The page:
There’s been a lot of discussion in recent times around the need to get more women into AI and the primary focus of this discussion has been on developing AI systems that represent both men and women in order to reduce bias. The necessity of including women in the development of AI is universally accepted as being a positive step, and of course, it extends beyond gender to ethnicity and nationality as well if we are to truly create anything without bias.
However, there’s a narrow focus within this discussion on including women with technical skills and we need to look beyond this. There’s a whole host of skills required to develop AI systems, from designing the user interface, user experience, user testing, product development, and the system testing and training required to successfully launch an AI solution.
We should absolutely be advocating for more women with technical skills to develop these systems, but there’s currently a shortage of women with these skills which requires a longer-term strategy to achieve a balance, from education and access to technology from a young ageto providing opportunities for technically skilled women to work in this male-dominated industry.
The shorter-term aim to achieve a balance should be to encourage women of all skills and backgrounds to enter into the technology space, to demonstrate to them what a rewarding and varied career it can be, even if you’re not a developer. When designing AI systems for enterprises, I take all of the following into consideration: The user experience, the customer journey, the technical architecture, data analysis, the processes and procedures currently followed and information management. This design process requires everything from in-depth user research, UI design to technical analysis, so a substantial part of this process requires non-technical skills.
It’s an interesting phenomenon that has impacted the AI industry; as soon as AI became a buzzword, everyone forgot what had been a focal point for companies for the previous ten years; the user experience. It became a race to be the first to have a chatbot or a machine-learning algorithm to demonstrate forward-thinking within the organization and to demonstrate to customers that the organization was keeping up with the times.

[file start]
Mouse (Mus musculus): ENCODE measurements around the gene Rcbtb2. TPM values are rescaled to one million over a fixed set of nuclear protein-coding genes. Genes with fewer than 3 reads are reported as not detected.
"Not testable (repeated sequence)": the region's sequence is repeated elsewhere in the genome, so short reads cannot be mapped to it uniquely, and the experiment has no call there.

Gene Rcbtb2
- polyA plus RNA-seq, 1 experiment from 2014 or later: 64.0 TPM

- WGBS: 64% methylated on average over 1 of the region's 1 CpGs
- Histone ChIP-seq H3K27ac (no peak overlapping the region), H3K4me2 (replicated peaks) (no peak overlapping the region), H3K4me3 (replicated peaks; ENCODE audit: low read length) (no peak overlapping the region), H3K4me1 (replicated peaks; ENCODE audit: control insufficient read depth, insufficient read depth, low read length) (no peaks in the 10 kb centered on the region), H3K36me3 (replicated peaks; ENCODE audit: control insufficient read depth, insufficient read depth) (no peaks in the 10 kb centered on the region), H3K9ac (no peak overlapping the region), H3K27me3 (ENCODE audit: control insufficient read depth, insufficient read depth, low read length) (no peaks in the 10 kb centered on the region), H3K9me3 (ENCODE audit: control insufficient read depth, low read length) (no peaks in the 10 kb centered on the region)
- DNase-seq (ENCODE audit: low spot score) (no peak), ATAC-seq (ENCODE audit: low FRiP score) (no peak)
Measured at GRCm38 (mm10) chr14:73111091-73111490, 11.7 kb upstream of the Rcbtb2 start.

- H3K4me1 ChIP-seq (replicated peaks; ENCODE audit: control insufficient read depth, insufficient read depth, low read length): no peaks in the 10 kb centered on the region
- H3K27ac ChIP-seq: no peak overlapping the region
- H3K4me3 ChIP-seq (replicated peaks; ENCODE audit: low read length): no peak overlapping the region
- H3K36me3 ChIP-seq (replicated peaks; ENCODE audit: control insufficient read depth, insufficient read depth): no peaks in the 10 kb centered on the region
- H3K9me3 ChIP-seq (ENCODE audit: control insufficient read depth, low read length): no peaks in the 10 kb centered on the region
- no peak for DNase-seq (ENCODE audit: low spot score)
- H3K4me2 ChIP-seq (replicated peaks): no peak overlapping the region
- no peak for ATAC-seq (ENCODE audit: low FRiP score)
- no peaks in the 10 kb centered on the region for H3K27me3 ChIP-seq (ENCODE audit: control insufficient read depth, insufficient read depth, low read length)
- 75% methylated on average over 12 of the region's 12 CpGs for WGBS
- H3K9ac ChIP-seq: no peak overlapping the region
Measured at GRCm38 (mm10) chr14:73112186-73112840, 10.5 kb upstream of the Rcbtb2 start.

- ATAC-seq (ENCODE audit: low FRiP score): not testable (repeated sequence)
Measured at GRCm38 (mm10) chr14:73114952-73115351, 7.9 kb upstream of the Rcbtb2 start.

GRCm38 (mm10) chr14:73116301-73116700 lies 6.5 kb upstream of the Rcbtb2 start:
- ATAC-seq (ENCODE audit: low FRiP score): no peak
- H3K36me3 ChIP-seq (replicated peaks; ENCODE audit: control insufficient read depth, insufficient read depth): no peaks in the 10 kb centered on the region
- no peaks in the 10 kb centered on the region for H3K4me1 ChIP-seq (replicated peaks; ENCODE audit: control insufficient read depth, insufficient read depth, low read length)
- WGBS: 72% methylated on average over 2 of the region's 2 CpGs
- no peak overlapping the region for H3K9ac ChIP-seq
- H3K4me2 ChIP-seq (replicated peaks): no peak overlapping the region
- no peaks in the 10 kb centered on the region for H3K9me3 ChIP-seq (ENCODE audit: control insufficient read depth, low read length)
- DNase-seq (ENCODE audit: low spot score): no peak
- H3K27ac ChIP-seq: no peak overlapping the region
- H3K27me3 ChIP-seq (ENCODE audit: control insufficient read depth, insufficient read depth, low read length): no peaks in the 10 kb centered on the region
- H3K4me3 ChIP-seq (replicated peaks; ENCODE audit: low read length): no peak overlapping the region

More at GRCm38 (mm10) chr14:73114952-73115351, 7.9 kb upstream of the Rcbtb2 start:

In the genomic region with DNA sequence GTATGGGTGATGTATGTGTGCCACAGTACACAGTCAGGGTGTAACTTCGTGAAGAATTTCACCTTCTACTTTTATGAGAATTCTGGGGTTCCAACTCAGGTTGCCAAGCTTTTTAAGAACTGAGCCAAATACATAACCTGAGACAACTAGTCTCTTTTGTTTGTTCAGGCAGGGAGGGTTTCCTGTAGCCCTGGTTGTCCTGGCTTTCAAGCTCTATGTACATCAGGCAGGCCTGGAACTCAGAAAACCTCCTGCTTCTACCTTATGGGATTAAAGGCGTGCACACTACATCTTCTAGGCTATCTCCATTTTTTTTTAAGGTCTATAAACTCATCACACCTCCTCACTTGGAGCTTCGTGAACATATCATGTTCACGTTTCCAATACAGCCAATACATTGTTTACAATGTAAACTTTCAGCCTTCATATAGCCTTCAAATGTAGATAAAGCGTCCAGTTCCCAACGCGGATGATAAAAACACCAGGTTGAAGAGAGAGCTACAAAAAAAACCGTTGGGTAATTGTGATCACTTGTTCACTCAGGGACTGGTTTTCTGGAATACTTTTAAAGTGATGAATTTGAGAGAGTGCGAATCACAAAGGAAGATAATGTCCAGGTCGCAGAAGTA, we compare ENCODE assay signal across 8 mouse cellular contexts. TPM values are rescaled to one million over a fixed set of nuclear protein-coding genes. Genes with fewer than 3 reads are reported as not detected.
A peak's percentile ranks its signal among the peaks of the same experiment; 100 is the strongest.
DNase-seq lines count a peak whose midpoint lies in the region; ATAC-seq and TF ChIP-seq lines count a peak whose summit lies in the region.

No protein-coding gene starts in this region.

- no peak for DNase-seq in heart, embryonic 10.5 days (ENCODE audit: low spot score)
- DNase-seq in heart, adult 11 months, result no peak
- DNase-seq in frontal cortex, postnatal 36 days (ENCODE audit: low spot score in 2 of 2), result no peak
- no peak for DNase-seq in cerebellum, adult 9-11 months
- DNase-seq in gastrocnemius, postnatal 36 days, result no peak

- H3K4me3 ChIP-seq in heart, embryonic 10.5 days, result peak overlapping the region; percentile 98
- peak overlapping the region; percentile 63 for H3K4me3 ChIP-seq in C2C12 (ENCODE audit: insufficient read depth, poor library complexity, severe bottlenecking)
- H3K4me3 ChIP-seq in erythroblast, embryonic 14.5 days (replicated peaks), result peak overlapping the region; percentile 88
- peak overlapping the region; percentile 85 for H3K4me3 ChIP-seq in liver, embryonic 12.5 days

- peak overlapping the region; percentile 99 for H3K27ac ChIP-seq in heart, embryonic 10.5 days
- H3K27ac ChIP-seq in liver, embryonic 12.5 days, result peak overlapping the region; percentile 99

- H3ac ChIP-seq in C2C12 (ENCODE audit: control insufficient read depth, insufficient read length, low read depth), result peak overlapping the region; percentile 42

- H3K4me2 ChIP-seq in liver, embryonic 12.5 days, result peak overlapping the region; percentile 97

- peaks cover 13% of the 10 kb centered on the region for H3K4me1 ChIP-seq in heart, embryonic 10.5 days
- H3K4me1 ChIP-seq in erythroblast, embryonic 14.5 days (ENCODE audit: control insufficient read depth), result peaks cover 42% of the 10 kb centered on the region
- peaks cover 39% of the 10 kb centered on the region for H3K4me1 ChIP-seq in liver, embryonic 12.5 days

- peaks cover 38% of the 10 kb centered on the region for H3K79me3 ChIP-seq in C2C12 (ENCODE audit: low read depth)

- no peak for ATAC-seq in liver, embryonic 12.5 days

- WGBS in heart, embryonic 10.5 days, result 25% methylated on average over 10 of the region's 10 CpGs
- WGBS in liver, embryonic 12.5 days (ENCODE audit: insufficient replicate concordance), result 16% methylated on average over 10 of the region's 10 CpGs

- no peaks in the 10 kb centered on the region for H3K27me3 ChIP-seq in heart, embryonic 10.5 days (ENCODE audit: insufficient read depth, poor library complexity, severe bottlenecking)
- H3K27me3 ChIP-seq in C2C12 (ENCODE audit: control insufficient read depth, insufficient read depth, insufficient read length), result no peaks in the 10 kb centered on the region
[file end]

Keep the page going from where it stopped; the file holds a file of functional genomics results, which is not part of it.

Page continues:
However, these initiatives were doomed to fail because it became AI for the sake of AI. Chatbots generally have a low adoption rate, because as humans we are extremely impatient and require the right information as quickly as possible, so if a chatbot keeps returning “sorry, I did not get that” then we become disenchanted and will not use that chatbot again.
This is why the user experience has to be a core part of the design process for any AI system; it’s not just a matter of considering how it’s going to integrate with internal systems but how users will utilize the system and what value they will get out of using it. This emphasis on the technical solution has impacted the discourse surrounding the skills required within the AI industry, and it’s time to challenge this.
As someone who’s background is in arts and who fell into the tech scene, I have experienced first-hand the importance of combining technical and non-technical skills to create well designed and crafted end to end AI solutions.
Transferable skills such as project management, business analysis, design, and user research can be applied just as easily to AI like any other technology, but the challenges are greater because we’re continually advancing what’s possible with this technology and the wider ecosystem needs to advance alongside the technology, for example designing the user experience for a system that doesn’t require a user interface.
So I’d like to take this opportunity as a call for arms. If you are a woman with non-technical skills and are looking for an exciting, challenging work environment where you will continue to learn and grow your expertise, then consider applying your skills to this exciting, cutting edge industry — it’s so much more than coding.
This article was originally published on UX Collective by Katie Gibbs, the Head of AI for BJSS, delivering high value, user-centric AI solutions. Gibbs is passionate about diversity and inclusivity, especially women in tech. You can read the original article here.